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An American Gets Political at Indian University


This is WEEKEND EDITION from NPR News. I'm Scott Simon.

Coming up, Pete Dexter's day job before he started writing novels. But first, we turn to the unusual career of a young American, Tyler Walker Williams, who comes from a rural community in Northern California, but he became a college student in India and then became a student leader in the country's most politically active and radical university.

NPR's Philip Reeves paid him a visit.

Mr. TYLER WALKER WILLIAMS (Jawaharlal Nehru University Students Union): (Unintelligible) that's why we've given all this to the CPWD.

PHILIP REEVES: Like a (unintelligible) politician, Tyler Walker Williams wades through the business of the day.

Mr. WILLIAMS: Okay. And I can put that in. But, sir, you know, then we said that the administration...

REEVES: He holds a top student post at Jawaharlal Nehru University in New Delhi, or JNU. JNU is one of India's most prestigious institutions; the source of many of its top politicians. It's a busy campus. Williams is never short of work.

Mr. WILLIAMS: On any given day, I'm doing everything from helping people with their registration to helping them with hostel problems to dealing with - to writing posters or giving speeches on the war in Iraq, or the World Trade Organization.

(Soundbite of chanting)

REEVES: Barely a day passes without a student protest.

(Soundbite of chanting)

REEVES: These students are demanding the university pay the minimum wage to its workers. Williams says JNU is considered a hotbed of radical student politics.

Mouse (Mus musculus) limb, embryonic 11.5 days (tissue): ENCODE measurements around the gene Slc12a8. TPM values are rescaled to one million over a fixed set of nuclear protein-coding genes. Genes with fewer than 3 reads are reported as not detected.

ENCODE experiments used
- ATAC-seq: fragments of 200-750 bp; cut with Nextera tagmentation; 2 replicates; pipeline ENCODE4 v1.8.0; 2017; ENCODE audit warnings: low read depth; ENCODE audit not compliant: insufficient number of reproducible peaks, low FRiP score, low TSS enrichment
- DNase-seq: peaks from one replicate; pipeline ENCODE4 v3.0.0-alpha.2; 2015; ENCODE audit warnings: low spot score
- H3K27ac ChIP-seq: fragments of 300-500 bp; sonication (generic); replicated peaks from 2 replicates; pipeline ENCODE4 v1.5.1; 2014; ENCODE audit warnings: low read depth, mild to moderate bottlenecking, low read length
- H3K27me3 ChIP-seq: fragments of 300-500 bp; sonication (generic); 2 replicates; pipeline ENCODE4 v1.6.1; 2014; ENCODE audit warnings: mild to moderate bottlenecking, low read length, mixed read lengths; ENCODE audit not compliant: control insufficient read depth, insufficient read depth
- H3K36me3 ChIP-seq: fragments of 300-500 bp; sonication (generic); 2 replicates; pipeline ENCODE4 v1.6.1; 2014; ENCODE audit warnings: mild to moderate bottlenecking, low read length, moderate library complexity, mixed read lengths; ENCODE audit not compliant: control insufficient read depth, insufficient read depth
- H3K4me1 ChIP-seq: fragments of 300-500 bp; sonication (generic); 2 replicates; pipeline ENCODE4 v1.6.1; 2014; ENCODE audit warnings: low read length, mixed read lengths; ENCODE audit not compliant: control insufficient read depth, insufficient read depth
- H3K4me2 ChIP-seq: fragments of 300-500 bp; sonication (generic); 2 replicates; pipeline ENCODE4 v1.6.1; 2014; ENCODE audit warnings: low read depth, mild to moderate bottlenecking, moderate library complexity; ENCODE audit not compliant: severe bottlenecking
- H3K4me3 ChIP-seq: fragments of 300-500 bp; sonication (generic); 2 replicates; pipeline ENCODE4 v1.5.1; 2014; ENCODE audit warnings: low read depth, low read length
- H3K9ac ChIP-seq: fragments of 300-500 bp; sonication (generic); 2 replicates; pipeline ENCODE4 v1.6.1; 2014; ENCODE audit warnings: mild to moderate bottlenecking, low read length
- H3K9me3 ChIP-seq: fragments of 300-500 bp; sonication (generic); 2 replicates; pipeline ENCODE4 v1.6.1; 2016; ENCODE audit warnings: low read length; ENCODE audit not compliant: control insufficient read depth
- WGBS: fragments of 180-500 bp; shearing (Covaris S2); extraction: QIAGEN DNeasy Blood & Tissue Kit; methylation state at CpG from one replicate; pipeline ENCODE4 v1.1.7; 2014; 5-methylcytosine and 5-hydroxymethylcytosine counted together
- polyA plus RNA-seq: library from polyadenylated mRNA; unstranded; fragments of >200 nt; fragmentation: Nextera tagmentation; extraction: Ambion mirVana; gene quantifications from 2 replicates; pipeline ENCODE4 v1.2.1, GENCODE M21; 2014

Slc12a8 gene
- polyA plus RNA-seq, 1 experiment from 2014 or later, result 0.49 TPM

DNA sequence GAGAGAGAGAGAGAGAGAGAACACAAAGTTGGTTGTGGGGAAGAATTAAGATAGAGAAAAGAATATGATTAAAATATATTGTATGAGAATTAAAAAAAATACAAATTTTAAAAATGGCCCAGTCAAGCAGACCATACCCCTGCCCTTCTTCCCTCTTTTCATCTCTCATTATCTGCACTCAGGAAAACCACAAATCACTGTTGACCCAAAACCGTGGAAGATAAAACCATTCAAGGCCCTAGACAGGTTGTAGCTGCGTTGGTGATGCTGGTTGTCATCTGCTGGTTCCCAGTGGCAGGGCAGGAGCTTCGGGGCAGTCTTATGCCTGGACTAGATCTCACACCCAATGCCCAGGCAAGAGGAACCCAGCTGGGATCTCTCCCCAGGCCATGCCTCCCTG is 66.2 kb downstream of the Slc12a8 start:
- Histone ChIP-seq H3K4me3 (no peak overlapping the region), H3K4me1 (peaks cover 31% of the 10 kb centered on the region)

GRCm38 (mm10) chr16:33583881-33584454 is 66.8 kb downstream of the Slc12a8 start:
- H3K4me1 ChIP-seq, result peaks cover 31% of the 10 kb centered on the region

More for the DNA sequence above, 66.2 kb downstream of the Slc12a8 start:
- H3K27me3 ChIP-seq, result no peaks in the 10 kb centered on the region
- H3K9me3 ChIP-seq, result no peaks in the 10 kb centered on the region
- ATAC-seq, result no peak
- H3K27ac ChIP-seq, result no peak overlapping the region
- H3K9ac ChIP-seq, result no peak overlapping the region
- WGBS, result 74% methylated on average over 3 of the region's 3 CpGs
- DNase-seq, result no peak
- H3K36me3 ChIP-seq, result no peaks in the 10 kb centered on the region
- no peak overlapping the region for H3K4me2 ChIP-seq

Mr. WILLIAMS: Oh, my goodness. People live and breathe it here, truly. The student politicians here, student activists literally sleep about five, six hours every night and spend the rest of every day just doing politics and nothing else.

REEVES: Anti-Americanism is widespread, particularly because of the Iraq War. Yet late last year Williams was elected vice president of JNU Student Union. He's from an organization affiliated with the Communist Party. He campaigned on a program highly critical of President Bush's foreign policy.

Mr. WILLIAMS: The common kitchen idea of...

REEVES: Williams says the difference between the political life of Indian and U.S. universities is striking. Indian students are far more politically engaged.

Mr. WILLIAMS: When I went back to the U.S. this December and saw that in some of the most prominent universities like Harvard and Columbia, there were no posters, there were no notices, no seminars going on, even about the current war that the U.S. is involved in. Whereas here there are discussions and seminars and meetings going on every single day. And so here people are not only involved in Indian politics but also are concerned about global politics. So that's something U.S. students can learn from.